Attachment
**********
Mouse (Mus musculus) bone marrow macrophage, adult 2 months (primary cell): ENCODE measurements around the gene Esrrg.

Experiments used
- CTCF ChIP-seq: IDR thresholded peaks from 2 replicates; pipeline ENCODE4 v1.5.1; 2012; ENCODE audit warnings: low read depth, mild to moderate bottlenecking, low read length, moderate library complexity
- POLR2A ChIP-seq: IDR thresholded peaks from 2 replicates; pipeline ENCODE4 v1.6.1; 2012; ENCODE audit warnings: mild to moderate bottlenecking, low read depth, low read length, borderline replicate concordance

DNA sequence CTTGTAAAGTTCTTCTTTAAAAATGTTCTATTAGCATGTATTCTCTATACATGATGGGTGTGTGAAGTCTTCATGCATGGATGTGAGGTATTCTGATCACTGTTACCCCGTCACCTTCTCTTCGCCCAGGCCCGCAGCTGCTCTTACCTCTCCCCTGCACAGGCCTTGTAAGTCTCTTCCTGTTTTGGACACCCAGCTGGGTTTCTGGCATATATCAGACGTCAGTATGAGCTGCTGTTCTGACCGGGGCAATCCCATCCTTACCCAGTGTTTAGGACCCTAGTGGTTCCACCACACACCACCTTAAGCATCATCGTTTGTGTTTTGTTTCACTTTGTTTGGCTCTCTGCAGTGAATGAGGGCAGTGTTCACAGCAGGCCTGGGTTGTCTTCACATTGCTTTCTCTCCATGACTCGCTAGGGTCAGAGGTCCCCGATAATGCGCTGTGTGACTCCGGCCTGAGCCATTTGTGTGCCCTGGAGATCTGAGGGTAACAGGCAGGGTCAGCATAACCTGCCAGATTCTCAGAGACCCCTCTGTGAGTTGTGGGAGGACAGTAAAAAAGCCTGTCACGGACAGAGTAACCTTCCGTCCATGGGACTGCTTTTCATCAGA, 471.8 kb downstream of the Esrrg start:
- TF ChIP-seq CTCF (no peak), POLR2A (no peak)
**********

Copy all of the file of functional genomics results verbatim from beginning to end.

Mouse (Mus musculus) bone marrow macrophage, adult 2 months (primary cell): ENCODE measurements around the gene Esrrg.

Experiments used
- CTCF ChIP-seq: IDR thresholded peaks from 2 replicates; pipeline ENCODE4 v1.5.1; 2012; ENCODE audit warnings: low read depth, mild to moderate bottlenecking, low read length, moderate library complexity
- POLR2A ChIP-seq: IDR thresholded peaks from 2 replicates; pipeline ENCODE4 v1.6.1; 2012; ENCODE audit warnings: mild to moderate bottlenecking, low read depth, low read length, borderline replicate concordance

DNA sequence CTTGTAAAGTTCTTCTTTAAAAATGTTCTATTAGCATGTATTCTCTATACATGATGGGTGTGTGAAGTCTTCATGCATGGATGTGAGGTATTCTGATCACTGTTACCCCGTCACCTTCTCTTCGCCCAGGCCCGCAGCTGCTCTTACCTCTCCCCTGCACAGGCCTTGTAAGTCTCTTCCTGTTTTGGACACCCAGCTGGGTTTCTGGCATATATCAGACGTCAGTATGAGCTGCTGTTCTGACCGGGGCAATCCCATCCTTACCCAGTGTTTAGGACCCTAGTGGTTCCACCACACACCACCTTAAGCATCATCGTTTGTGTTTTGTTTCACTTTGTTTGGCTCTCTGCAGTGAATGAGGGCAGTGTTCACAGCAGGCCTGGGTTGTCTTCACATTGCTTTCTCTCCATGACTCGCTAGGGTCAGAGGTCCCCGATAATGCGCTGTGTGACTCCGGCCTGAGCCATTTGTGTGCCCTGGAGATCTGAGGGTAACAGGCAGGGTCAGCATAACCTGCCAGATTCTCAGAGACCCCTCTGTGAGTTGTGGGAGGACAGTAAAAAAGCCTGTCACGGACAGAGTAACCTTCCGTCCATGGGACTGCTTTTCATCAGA, 471.8 kb downstream of the Esrrg start:
- TF ChIP-seq CTCF (no peak), POLR2A (no peak)